Activities are yet to fully take off at the Federal High Court, FHC, Abuja, following the suspension of the 64 days strike embarked upon by the Judiciary Staff Union of Nigeria, JUSUN.
The strike, the longest industrial action in the Nigerian judiciary was suspended on June 9, following a meeting between officials of the union and the National Judicial Council, NJC, led by the Chief Justice of Nigeria, CJN, Justice Ibrahim Muhammad.
NAN reports that courts were supposed to re-open on June 14, but the Federal Government had declared a public holiday in commemoration of Democracy Day, fell on Saturday.
A NAN correspondent who monitored developments, reports that out of the 11 courtroom, only one court sat.
Justice Bolaji Olajuwon, who was recently transfered from Markudi division of the court to Abuja presided over cases at the fourth floor.
Olajuwon took over from Justice Ijeoma Ojukwu, who was transfered to Calabar division in the recent shakeup.
In other courtrooms, the registrars and other workers could be seen attending to lawyers and litigants who flooded the courts to get new dates for the cases.
NAN reports that the union JUSUN had begun a nationwide strike on Tuesday, April 6, when the union directed all its members across the federation to shut down all courts after the expiration of the 21-day ultimatum earlier given over the failure of the government to implement the law.
NAN reports that a verdict of the Federal High Court in Nigeria’s capital, Abuja, had in January 2014 held that financial autonomy for the judiciary is a constitutional provision that must be complied with by the executive branch of government.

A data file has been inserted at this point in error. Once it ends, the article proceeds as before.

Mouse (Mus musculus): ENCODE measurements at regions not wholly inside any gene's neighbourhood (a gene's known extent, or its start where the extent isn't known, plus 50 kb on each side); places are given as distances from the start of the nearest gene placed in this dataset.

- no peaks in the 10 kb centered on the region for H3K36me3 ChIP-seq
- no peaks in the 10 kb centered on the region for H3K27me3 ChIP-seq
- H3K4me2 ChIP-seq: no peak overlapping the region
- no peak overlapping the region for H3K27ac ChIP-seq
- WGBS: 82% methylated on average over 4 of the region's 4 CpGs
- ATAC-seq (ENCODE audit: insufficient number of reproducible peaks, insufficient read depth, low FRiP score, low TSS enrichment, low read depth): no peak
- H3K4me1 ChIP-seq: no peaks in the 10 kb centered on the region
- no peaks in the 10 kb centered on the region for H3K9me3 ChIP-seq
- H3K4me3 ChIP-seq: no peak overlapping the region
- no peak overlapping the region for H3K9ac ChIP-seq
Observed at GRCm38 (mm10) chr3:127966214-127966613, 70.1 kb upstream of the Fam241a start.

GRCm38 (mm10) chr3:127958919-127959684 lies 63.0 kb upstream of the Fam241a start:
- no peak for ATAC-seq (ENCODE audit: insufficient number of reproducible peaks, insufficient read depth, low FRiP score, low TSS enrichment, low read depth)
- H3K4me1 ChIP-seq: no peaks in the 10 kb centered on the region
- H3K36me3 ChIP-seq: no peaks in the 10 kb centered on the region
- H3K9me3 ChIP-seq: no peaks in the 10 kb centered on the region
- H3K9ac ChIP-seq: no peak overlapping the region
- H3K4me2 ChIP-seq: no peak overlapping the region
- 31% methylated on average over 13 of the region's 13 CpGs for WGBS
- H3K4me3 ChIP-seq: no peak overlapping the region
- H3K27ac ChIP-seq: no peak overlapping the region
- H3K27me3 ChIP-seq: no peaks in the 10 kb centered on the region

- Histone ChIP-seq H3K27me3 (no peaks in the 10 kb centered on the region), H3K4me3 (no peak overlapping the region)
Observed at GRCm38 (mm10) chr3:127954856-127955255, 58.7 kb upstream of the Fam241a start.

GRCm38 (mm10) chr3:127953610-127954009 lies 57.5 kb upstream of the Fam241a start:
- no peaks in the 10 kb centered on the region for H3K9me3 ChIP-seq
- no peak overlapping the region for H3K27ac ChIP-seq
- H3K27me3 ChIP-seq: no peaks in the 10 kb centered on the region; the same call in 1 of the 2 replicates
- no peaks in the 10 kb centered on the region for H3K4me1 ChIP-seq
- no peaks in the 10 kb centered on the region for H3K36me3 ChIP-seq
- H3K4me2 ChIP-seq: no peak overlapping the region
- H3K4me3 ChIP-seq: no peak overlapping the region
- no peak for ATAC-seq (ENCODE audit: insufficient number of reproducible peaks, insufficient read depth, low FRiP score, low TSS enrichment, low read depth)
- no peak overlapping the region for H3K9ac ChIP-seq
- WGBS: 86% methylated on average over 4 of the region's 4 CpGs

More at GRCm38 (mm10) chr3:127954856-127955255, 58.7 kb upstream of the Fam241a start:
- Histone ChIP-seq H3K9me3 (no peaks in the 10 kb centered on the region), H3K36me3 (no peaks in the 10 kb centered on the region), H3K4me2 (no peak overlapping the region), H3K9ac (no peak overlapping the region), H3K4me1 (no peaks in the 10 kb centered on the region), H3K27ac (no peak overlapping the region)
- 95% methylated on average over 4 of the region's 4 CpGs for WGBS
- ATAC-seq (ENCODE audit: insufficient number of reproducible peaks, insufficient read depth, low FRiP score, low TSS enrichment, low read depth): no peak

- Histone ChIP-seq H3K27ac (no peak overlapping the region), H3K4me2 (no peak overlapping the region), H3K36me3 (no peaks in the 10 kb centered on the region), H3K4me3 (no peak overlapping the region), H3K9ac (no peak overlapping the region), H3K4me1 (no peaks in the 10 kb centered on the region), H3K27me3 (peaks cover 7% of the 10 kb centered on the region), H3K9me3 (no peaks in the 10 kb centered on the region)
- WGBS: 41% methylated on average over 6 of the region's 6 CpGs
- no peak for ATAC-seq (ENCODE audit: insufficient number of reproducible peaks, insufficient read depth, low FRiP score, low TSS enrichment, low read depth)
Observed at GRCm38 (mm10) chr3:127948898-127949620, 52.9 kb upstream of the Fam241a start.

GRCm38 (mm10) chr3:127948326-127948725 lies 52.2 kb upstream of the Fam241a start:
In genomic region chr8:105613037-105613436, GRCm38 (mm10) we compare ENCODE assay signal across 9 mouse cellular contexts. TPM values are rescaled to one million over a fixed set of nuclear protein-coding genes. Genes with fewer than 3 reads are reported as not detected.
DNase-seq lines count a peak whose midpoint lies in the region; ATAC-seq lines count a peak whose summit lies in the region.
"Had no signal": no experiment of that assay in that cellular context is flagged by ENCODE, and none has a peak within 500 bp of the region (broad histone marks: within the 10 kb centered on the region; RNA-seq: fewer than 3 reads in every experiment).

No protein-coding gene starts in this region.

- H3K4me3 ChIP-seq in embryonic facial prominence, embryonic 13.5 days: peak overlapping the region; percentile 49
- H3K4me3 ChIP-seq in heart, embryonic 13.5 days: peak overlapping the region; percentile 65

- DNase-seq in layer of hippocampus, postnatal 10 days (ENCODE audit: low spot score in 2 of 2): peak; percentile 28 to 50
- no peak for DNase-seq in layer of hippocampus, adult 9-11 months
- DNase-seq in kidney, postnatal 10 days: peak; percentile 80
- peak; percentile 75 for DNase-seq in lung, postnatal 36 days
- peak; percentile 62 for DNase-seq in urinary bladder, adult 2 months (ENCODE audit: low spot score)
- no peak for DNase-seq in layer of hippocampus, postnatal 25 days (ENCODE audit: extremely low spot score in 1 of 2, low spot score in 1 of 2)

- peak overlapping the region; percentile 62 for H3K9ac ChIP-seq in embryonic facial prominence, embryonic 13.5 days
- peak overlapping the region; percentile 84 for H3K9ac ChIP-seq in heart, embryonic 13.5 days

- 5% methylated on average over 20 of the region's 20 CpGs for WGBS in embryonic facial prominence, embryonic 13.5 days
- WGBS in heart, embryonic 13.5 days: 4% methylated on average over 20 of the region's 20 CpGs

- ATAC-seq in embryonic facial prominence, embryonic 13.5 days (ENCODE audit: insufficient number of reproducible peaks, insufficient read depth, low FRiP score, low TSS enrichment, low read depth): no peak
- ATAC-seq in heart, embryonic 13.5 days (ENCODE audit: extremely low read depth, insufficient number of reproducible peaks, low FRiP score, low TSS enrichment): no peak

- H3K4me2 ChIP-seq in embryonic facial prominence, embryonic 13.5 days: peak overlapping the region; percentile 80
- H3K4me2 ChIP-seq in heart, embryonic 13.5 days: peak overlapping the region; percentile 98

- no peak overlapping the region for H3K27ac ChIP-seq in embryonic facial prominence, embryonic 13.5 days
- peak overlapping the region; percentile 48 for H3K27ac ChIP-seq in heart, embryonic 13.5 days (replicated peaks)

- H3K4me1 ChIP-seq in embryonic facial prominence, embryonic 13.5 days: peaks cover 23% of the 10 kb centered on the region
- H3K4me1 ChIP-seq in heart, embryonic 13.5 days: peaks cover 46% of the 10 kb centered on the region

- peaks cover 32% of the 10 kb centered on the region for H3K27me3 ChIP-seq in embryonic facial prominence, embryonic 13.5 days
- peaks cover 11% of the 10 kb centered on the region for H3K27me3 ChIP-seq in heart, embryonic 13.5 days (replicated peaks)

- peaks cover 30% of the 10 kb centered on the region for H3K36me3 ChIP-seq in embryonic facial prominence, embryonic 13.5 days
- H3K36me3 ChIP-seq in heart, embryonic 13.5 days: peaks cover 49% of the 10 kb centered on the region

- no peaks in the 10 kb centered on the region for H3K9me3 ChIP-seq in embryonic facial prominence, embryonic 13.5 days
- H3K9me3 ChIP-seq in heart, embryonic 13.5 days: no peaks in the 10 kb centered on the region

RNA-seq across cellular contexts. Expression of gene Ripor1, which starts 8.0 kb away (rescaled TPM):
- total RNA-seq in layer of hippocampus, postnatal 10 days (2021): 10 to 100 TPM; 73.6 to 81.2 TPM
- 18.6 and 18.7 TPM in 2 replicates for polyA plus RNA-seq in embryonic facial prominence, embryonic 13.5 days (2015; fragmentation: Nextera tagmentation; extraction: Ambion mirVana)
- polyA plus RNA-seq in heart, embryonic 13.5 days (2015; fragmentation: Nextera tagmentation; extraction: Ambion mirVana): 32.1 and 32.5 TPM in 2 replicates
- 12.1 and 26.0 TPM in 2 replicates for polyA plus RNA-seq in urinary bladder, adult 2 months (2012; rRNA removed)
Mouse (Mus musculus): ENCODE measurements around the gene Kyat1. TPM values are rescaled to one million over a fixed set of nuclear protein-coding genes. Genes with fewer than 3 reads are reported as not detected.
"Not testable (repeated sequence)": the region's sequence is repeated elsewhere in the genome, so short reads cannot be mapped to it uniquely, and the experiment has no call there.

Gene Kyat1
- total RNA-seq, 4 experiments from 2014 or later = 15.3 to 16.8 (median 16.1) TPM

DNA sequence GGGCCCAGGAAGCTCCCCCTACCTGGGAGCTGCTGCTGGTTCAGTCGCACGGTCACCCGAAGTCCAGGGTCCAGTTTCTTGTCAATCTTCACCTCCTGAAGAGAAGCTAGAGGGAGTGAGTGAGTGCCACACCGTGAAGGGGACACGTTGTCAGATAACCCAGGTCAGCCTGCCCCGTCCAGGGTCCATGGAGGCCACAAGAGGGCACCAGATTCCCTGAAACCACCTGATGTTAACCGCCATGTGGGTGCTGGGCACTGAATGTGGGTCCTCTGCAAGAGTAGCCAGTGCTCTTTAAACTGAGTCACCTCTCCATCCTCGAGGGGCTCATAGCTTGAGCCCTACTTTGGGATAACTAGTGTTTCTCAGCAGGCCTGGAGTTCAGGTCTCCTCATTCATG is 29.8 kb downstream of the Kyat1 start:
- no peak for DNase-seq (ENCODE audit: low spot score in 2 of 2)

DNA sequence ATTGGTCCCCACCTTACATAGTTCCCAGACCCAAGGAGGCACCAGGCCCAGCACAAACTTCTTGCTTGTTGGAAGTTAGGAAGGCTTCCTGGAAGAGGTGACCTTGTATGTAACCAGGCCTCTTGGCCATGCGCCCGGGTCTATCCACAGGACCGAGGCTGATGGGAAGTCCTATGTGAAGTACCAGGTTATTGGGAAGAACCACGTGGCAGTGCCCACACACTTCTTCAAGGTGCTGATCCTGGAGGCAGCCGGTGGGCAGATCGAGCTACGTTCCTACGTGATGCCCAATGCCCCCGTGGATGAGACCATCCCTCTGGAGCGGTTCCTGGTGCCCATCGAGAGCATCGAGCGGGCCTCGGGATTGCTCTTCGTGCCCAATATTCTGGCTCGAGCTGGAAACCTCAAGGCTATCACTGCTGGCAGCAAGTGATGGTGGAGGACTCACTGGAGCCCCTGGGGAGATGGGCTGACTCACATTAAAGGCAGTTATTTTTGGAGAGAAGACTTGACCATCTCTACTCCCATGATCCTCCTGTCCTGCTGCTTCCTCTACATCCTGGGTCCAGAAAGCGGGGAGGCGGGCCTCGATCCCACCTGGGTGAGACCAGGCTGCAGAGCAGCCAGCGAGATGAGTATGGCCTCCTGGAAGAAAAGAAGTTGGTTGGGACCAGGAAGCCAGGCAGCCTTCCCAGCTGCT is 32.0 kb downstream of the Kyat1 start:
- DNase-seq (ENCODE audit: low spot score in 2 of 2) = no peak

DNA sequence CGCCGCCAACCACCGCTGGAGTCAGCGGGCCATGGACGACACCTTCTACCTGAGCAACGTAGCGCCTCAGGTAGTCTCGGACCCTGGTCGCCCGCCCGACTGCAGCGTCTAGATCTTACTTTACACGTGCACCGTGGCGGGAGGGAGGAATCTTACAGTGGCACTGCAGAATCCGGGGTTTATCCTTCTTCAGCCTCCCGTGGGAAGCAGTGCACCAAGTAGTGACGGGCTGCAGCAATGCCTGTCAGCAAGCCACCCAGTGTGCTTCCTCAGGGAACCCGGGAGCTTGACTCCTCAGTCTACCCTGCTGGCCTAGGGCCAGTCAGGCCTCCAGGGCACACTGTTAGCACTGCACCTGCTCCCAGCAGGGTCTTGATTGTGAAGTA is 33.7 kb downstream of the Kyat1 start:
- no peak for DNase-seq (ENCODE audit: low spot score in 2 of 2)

NAN reports that on May 23, President Buhari signed into law the Executive Order to grant financial autonomy to the legislature and the judiciary across the 36 states of the country.
The order also mandates the Accountant-General of the Federation to deduct from source amount due to state legislatures and judiciaries from the monthly allocation to each state for states that refuse to grant such autonomy.
The Attorney General of the Federation Minister of Justice, Abubakar Malami, said Executive Order No. 10 of 2020 made it mandatory that all states of the federation should include the allocations of both the legislature and the judiciary in the first-line charge of their budgets.
According to the AGF: “A Presidential Implementation Committee was constituted to fashion out strategies and modalities for the implementation of financial autonomy for the State Legislature and State Judiciary in compliance with section 121(3) of the Constitution of the Federal Republic of Nigeria, 1999 (as Amended).”
NAN reports that the Nigeria Governors Forum said it will start implementing financial autonomy for the judiciary latest by May ending, a pledge that indicated that an end to the ongoing strike that has crippled the nation’s judiciary may be in sight.
The governors also called on striking members of the JUSUN to call off their two weeks old strike then.
The Chairman of the NGF, Gov. Kayode Fayemi of Ekiti, gave this assurance in an interview with journalists after meeting with “stakeholders” from the state judiciary and legislature at the Presidential Villa in Abuja.
Fayemi said the modalities for the implementation were worked out at the meeting held at the Presidential Villa.
According to him, the meeting, chaired by the Chief of Staff to President Buhari, Ibrahim Gambari, was attended by the Solicitor-General of the Federation, representatives of the judiciary, Conference of Speakers and House of Representatives.
The first line charge status, which is being respected by the Federal Government in respect of the federal judiciary, entitles the state judiciaries to get funds due to them directly from the Federation Account.